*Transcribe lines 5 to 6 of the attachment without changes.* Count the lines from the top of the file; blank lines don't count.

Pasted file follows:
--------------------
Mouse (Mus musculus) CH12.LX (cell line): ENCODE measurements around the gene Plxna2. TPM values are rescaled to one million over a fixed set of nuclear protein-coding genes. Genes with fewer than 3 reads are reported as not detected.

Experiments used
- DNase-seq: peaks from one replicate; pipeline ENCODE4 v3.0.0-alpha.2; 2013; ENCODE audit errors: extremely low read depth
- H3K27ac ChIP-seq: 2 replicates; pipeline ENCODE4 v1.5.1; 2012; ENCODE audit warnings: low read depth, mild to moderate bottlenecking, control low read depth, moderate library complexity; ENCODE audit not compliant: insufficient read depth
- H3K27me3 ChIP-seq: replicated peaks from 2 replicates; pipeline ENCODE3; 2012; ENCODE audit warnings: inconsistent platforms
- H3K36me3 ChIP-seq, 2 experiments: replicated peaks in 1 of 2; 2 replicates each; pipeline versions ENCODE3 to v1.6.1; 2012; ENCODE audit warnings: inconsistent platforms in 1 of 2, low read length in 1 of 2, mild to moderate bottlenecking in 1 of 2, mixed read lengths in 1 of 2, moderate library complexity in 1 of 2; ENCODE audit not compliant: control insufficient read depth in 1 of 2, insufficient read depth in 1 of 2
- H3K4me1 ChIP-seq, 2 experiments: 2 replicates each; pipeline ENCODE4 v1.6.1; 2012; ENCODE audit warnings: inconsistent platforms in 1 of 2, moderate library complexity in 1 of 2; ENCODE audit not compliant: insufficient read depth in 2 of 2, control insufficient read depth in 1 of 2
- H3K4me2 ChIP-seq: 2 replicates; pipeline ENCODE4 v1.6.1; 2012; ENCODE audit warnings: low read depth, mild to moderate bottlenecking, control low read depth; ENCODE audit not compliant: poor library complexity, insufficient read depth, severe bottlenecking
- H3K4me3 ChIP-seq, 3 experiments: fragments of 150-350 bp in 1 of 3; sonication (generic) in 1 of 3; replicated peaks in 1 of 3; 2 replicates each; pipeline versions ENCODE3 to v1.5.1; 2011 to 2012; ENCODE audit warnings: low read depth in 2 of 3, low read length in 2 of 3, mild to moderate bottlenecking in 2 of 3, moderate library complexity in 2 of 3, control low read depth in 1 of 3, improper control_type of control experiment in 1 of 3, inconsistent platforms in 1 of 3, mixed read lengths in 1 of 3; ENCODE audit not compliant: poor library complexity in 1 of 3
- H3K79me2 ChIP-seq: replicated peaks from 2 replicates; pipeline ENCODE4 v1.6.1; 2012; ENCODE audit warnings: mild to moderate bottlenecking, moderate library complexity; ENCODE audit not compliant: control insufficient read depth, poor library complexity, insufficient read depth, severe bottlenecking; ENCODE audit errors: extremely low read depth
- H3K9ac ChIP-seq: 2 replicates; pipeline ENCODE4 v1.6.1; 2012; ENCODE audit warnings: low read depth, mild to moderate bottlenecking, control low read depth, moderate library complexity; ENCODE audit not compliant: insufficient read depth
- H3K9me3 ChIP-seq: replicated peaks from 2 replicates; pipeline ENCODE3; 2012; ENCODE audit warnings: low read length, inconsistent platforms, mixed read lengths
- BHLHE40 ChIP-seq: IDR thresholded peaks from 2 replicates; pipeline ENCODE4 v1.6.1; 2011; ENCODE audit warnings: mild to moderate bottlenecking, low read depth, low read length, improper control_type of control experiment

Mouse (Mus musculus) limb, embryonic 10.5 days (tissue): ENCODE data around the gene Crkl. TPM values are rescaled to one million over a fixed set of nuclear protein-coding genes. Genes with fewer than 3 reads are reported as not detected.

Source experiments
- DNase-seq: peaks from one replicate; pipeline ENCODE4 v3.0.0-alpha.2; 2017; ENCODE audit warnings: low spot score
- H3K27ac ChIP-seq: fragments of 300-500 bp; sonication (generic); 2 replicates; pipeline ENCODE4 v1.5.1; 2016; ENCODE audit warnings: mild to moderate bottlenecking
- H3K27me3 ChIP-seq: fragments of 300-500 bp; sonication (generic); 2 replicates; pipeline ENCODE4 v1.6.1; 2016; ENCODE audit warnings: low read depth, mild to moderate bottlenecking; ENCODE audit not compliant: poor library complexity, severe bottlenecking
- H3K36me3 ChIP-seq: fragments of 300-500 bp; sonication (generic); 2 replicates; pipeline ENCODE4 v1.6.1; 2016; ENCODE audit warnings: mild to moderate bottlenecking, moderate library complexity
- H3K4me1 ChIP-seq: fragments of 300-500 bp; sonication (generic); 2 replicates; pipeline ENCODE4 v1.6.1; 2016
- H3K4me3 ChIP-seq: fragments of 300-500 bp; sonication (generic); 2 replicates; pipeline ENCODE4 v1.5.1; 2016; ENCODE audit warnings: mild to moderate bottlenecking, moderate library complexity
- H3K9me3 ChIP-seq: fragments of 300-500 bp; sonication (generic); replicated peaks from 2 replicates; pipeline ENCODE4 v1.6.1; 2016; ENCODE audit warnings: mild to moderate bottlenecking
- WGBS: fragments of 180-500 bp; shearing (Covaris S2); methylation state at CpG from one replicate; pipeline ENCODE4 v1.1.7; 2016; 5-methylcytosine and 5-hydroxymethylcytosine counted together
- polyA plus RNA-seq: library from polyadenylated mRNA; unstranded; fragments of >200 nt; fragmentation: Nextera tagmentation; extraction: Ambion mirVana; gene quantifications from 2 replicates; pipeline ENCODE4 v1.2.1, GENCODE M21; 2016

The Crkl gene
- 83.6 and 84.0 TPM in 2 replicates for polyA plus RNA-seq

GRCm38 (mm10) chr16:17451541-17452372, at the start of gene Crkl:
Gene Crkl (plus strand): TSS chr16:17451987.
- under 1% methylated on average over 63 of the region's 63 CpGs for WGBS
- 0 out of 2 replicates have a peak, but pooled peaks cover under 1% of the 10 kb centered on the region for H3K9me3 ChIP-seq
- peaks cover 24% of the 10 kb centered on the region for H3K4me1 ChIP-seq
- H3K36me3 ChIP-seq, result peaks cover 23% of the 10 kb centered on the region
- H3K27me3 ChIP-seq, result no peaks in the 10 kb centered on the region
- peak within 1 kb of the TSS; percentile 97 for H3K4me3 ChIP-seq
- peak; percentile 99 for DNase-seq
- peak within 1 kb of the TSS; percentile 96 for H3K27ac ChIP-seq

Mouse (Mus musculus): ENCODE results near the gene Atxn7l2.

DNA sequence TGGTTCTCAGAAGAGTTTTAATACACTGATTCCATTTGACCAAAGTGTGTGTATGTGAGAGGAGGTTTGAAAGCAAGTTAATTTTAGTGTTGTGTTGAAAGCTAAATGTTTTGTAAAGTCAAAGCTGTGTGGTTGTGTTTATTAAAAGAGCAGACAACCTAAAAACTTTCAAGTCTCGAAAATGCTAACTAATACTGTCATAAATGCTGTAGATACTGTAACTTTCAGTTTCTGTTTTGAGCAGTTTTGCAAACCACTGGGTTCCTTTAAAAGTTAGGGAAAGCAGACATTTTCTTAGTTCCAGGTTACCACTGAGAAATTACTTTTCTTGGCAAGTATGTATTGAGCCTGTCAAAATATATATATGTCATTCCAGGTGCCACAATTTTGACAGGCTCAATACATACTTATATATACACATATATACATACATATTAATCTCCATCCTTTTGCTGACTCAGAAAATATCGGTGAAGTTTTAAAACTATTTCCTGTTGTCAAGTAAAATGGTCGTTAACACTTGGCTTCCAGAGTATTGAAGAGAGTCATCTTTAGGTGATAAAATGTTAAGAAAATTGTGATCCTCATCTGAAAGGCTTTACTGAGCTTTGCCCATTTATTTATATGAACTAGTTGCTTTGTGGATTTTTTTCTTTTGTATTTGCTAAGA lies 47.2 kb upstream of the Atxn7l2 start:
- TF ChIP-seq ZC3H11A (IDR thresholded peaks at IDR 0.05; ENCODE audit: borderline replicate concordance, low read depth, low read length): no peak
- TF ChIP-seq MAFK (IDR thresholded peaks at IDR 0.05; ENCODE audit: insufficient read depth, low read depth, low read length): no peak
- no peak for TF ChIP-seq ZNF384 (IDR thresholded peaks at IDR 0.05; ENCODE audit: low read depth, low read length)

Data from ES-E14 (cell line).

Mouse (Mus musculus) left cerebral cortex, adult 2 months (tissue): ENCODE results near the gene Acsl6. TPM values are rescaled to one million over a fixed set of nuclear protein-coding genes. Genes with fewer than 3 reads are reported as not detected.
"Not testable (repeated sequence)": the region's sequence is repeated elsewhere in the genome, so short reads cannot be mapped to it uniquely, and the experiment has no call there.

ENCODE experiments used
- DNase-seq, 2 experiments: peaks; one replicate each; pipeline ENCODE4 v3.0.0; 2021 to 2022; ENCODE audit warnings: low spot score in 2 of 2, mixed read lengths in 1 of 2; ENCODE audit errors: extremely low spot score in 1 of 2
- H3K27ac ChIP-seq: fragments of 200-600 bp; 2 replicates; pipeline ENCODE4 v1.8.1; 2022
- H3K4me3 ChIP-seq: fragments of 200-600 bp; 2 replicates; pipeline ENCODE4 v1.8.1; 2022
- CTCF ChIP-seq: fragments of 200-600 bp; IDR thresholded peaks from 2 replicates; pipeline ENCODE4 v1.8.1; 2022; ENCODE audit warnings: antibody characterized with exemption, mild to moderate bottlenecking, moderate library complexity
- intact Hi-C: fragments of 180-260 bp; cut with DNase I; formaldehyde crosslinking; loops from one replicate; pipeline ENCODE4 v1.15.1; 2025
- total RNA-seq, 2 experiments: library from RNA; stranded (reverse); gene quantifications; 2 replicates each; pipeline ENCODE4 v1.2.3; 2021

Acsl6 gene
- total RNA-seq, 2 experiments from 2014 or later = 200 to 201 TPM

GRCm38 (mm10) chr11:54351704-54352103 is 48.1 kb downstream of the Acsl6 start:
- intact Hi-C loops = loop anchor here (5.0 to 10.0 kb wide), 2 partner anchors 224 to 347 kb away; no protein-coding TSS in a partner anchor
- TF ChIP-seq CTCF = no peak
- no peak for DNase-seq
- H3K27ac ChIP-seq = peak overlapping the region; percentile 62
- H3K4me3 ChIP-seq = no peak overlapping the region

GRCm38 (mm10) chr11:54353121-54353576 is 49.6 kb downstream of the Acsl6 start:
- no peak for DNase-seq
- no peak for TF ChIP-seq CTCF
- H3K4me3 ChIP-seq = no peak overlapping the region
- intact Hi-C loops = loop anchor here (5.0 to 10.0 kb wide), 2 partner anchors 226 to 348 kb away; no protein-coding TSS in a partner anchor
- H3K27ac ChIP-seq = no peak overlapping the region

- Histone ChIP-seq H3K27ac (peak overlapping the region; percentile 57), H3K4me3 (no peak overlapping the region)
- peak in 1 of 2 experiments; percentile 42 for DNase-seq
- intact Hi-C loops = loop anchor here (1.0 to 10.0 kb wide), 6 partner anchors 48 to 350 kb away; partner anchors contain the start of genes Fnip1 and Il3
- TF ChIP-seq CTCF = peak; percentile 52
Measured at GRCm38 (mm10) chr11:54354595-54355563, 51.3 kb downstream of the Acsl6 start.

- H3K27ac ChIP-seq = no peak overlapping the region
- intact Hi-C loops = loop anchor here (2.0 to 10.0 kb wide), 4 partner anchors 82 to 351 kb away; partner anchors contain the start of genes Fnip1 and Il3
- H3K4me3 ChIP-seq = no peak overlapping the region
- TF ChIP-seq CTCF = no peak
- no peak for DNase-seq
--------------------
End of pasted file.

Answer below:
- H3K27me3 ChIP-seq: replicated peaks from 2 replicates; pipeline ENCODE3; 2012; ENCODE audit warnings: inconsistent platforms
- H3K36me3 ChIP-seq, 2 experiments: replicated peaks in 1 of 2; 2 replicates each; pipeline versions ENCODE3 to v1.6.1; 2012; ENCODE audit warnings: inconsistent platforms in 1 of 2, low read length in 1 of 2, mild to moderate bottlenecking in 1 of 2, mixed read lengths in 1 of 2, moderate library complexity in 1 of 2; ENCODE audit not compliant: control insufficient read depth in 1 of 2, insufficient read depth in 1 of 2